[extropy-chat] Anarchy!

Technotranscendence neptune at superlink.net
Sat Apr 21 12:03:41 UTC 2007

On Friday, April 20, 2007 11:25 AM gts gts_2000 at yahoo.com wrote:
> On Fri, 20 Apr 2007 07:54:40 -0400, Eugen Leitl <eugen at leitl.org>
> > A different question: is here anyone who *isn't* an anarchist? ;)
> Since you ask, I don't personally have much use for anarchism. Too
> idealistic for my taste.
> Talk to me again about anarchism when we're all as enlightened as
> or Jesus, assuming those characters were enlightened enough for
> in the first place.

I actually think this is not the case.  I believe anarchism -- at least,
market anarchism of the sort advocated by people like Molinari,
Rothbard, Hans-Hermann Hoppe, George H. Smith, Edward Stringham* -- is
practical and applies to regular people.  Just as economic laws apply to
all people under scarcity, I think the political philosophy of anarchism
can be applied to all people -- whether they be Buddhas or average
people or even less than average people.

In fact, I think it's unwise to trust people will the power to govern
others -- which is what having a government is -- if you don't have
saints or angels.  So, absent saints and angels, it seems unwise to have
a government populated by people who are likely to be very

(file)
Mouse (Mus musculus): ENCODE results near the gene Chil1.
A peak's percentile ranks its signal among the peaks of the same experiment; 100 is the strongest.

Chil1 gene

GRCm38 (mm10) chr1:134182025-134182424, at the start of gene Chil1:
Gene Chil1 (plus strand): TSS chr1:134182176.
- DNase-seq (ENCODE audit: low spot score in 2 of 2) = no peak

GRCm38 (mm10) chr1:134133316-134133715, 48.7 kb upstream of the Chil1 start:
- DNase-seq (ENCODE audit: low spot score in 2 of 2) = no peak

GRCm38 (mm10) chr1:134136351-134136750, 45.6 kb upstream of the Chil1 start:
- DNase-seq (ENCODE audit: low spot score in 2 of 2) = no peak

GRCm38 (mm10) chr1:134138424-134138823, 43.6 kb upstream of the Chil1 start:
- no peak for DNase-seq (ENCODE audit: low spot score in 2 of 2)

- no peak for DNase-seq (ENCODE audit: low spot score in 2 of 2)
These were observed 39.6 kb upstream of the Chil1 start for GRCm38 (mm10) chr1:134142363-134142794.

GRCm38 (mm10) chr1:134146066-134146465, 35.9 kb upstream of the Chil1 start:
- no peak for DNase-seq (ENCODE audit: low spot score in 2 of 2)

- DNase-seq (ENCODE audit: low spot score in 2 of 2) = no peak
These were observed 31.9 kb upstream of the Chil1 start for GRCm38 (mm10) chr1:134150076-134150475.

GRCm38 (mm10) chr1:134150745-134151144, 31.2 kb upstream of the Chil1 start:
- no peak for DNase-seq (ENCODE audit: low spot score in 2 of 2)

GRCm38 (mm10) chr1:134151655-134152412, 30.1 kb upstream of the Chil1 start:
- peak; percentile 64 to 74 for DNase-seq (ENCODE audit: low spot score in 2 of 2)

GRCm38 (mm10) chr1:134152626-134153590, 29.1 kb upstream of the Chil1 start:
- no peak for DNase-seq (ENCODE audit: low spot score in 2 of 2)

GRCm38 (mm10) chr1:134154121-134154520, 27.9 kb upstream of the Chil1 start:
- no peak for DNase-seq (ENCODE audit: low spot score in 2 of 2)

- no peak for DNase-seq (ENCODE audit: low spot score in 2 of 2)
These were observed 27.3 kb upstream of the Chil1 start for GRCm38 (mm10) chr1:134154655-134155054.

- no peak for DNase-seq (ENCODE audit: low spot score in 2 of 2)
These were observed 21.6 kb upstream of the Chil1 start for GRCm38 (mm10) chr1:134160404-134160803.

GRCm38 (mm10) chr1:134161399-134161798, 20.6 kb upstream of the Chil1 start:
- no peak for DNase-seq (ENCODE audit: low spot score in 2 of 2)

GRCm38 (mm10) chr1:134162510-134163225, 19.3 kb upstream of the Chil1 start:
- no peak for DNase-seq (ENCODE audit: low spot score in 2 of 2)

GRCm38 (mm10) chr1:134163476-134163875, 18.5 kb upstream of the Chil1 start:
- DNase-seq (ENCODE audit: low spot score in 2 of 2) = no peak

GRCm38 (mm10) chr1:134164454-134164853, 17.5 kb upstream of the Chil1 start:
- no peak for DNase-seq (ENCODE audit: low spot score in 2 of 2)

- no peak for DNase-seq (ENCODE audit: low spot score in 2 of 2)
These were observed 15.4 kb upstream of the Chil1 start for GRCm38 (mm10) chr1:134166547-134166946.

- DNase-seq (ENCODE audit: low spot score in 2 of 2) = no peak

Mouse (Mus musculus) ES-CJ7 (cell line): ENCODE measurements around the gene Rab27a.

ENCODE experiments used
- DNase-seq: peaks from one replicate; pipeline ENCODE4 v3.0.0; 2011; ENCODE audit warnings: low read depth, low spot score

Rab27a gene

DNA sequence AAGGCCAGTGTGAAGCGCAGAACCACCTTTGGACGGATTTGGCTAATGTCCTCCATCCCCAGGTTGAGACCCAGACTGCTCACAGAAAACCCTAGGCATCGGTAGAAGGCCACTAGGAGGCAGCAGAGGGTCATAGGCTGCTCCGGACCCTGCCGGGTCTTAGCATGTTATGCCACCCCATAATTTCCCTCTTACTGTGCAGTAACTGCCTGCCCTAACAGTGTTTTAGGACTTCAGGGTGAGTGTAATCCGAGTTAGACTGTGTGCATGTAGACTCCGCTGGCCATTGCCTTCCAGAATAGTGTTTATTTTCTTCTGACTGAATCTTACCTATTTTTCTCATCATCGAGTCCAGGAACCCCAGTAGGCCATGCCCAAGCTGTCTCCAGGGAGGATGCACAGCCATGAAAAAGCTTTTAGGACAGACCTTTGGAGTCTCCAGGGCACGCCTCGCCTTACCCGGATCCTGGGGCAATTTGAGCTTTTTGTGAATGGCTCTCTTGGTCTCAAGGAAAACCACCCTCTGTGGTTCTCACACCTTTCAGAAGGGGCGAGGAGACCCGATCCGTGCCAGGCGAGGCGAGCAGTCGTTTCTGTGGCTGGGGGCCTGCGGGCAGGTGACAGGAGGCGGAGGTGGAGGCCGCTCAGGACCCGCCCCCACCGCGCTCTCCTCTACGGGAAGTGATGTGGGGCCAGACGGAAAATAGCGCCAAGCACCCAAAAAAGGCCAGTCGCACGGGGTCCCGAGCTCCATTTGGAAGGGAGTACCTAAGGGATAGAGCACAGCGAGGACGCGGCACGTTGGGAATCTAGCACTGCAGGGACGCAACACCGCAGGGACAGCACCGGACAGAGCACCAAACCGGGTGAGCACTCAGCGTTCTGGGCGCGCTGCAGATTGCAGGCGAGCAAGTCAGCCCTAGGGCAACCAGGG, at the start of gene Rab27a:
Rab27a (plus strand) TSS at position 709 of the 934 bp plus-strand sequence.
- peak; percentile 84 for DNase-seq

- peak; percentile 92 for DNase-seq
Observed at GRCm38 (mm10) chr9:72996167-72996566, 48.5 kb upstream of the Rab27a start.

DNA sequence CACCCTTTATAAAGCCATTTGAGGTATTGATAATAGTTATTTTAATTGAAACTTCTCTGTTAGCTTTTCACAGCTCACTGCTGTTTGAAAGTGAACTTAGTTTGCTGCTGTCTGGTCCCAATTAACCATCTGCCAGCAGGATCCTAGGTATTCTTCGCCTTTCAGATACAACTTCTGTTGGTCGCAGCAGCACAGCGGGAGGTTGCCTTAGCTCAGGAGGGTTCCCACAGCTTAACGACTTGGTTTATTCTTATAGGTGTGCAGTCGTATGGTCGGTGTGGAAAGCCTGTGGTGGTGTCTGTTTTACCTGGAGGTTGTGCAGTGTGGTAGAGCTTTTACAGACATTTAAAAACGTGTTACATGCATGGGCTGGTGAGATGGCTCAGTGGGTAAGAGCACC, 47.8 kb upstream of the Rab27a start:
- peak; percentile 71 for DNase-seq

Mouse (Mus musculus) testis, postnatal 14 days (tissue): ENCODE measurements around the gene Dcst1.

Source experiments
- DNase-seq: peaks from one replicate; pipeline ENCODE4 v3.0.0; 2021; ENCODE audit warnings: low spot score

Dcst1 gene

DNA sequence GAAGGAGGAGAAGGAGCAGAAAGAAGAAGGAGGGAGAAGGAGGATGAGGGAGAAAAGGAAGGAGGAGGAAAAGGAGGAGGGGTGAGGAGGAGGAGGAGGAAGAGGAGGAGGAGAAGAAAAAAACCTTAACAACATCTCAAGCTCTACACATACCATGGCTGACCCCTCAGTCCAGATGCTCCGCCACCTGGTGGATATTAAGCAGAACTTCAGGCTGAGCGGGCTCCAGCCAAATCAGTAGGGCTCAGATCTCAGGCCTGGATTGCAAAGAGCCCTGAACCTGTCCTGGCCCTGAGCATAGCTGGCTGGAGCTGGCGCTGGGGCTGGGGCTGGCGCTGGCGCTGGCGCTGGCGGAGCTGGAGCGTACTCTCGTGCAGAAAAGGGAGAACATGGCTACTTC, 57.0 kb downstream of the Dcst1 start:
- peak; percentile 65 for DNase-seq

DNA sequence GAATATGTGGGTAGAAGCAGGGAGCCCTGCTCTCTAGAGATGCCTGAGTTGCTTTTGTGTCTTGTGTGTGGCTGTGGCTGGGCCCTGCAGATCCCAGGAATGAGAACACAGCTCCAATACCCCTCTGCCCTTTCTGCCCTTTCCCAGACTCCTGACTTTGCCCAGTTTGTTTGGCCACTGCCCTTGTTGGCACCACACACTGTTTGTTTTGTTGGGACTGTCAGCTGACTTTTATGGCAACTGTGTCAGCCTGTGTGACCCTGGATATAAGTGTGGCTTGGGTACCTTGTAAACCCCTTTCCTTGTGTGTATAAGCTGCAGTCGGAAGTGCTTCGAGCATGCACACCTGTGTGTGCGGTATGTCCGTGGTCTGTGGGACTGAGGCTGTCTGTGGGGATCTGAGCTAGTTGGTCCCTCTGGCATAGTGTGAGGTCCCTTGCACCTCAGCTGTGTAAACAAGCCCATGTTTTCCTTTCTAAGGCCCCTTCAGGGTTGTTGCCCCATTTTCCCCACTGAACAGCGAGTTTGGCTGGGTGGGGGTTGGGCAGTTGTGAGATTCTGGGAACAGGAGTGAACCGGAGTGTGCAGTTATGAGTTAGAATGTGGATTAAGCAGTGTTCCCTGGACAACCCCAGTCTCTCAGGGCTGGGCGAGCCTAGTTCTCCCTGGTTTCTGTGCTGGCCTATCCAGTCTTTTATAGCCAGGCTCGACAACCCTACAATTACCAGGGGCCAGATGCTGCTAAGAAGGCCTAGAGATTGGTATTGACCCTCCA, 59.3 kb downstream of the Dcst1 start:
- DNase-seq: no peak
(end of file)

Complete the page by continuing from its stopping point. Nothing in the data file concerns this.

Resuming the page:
un-enlightened and shortsighted even if not outright corrupt and evil.
Given that real world governments are unlikely to be run by the Buddha,
why put any trust in them?

(Also, any real world government run by the Buddha would still face
economic problems that even his saintly character could not solve.  (Not
that he would want to.  The goal of the Buddha was achieving nirvana and
bringing that enlightenment to others.  That is an apolitical goal and
can even be carried on in a forced labor camp.))

> In the meantime I'm interested mainly in keeping my
> feet on the ground, and in devoting my thought
> processes to the real word in which we live today.

Same here.  And I'm sure you want to change that world -- even if only
in some small way.  One way to make the world a better place is to
devote some thought to what practical political arrangements -- of which
I think market anarchism is one -- can improve things.

> Oops, sorry for the blasphemy!

No blasphemy involved.  You and I just disagree over what's practical.
My guess is, too, that most people on this list are NOT anarchists or
even libertarians.**  I could be wrong.


    See "Free Market Anarchism: A Justification" at:

*  Stringham is one of the newer members of the market anarchist
movement.  He has a homepage at: http://www.sjsu.edu/stringham/  Check
out some of his works at:

**  There are libertarian anarchists and libertarian minarchists.  The
latter believe that some form of limited government is compatible with

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